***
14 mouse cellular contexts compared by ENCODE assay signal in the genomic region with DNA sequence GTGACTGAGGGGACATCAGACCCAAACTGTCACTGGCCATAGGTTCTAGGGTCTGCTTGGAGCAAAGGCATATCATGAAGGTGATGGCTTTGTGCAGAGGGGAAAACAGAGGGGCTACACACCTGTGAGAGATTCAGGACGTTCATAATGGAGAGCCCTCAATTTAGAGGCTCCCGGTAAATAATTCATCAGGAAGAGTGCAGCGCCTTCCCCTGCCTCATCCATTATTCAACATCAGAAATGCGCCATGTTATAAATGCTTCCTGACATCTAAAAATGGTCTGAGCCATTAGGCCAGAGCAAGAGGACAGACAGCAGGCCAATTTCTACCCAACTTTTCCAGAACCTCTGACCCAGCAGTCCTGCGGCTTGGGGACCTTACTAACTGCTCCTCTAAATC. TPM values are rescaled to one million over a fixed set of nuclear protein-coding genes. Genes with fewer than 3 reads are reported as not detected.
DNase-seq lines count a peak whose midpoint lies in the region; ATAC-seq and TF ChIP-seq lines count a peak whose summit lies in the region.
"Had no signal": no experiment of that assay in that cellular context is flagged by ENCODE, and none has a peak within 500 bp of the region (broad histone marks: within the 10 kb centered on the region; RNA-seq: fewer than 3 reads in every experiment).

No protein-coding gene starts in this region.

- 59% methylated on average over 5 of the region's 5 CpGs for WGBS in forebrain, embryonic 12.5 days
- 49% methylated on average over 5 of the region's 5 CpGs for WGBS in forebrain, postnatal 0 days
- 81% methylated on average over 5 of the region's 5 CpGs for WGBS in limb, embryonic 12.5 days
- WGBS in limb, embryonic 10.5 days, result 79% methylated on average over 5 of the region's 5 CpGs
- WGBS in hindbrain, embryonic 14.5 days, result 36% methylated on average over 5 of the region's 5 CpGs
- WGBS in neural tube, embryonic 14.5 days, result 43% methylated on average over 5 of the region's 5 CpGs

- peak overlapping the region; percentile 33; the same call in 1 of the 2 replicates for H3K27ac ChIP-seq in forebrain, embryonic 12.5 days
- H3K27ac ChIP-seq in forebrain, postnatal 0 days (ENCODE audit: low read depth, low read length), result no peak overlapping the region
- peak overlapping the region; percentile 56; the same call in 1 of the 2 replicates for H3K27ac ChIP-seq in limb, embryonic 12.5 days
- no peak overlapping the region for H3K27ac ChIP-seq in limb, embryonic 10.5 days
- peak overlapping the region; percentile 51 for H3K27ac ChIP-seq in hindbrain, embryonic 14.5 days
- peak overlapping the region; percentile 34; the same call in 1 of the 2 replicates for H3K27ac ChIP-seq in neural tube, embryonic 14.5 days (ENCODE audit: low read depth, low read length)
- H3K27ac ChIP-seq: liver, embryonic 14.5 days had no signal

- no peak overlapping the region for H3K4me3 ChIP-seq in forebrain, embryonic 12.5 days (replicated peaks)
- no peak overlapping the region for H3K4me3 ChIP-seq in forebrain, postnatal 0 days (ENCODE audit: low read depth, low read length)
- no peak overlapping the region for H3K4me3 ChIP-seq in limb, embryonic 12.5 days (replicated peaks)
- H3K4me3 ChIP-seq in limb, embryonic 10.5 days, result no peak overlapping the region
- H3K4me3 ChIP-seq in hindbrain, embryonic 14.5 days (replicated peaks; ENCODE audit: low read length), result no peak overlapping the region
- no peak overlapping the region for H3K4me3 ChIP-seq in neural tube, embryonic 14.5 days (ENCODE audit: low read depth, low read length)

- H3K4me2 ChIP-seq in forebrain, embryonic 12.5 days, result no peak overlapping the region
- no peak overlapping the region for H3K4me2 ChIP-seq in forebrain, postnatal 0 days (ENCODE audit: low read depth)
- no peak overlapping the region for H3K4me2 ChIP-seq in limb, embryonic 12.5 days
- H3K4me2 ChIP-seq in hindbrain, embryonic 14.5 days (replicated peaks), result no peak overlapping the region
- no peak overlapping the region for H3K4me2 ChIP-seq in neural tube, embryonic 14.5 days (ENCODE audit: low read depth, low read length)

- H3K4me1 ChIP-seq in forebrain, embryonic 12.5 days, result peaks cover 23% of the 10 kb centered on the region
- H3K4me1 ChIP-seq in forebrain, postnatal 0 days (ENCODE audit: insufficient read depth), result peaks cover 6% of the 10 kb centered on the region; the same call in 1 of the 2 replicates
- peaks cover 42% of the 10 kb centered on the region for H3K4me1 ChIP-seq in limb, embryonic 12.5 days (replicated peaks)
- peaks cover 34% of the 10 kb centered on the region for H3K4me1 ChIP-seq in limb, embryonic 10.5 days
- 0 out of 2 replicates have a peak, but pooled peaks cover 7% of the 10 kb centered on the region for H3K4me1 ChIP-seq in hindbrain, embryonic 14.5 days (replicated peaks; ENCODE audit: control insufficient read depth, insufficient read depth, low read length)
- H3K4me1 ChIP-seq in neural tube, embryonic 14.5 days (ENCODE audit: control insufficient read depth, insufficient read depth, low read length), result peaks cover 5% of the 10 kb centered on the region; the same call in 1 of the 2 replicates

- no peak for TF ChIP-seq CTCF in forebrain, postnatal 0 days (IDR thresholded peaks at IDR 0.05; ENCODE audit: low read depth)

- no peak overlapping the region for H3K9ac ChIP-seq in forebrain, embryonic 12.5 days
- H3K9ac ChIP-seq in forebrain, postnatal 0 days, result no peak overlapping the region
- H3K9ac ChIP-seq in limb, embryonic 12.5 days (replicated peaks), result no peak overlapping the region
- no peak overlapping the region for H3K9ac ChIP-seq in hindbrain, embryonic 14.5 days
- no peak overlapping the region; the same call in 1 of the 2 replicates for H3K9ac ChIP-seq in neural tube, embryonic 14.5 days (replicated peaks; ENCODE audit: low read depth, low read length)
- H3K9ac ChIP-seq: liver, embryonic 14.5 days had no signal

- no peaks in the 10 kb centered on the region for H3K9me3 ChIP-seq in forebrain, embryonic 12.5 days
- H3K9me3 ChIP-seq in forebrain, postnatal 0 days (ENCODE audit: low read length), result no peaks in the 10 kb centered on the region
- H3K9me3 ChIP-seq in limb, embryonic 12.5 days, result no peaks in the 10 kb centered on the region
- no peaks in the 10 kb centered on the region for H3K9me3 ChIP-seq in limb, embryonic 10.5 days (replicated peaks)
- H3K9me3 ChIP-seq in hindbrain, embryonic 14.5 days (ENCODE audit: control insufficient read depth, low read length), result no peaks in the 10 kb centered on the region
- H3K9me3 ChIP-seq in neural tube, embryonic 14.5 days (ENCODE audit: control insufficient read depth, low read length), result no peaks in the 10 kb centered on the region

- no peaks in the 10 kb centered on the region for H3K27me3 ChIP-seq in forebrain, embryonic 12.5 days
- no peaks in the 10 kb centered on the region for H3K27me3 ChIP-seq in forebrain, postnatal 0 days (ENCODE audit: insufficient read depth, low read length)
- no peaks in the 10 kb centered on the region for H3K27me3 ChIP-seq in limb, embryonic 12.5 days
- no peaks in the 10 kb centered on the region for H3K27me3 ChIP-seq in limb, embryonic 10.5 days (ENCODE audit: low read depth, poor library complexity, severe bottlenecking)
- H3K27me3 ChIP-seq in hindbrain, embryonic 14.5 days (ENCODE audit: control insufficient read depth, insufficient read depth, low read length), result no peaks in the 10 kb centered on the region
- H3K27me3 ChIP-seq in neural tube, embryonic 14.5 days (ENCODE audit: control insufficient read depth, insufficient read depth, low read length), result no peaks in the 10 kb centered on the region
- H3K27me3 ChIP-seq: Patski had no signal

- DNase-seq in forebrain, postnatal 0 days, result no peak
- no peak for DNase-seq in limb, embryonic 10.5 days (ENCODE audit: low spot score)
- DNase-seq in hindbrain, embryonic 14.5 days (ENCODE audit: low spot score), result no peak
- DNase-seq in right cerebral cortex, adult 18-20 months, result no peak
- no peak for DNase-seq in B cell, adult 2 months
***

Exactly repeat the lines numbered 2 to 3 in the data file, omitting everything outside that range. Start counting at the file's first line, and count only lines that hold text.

DNase-seq lines count a peak whose midpoint lies in the region; ATAC-seq and TF ChIP-seq lines count a peak whose summit lies in the region.
"Had no signal": no experiment of that assay in that cellular context is flagged by ENCODE, and none has a peak within 500 bp of the region (broad histone marks: within the 10 kb centered on the region; RNA-seq: fewer than 3 reads in every experiment).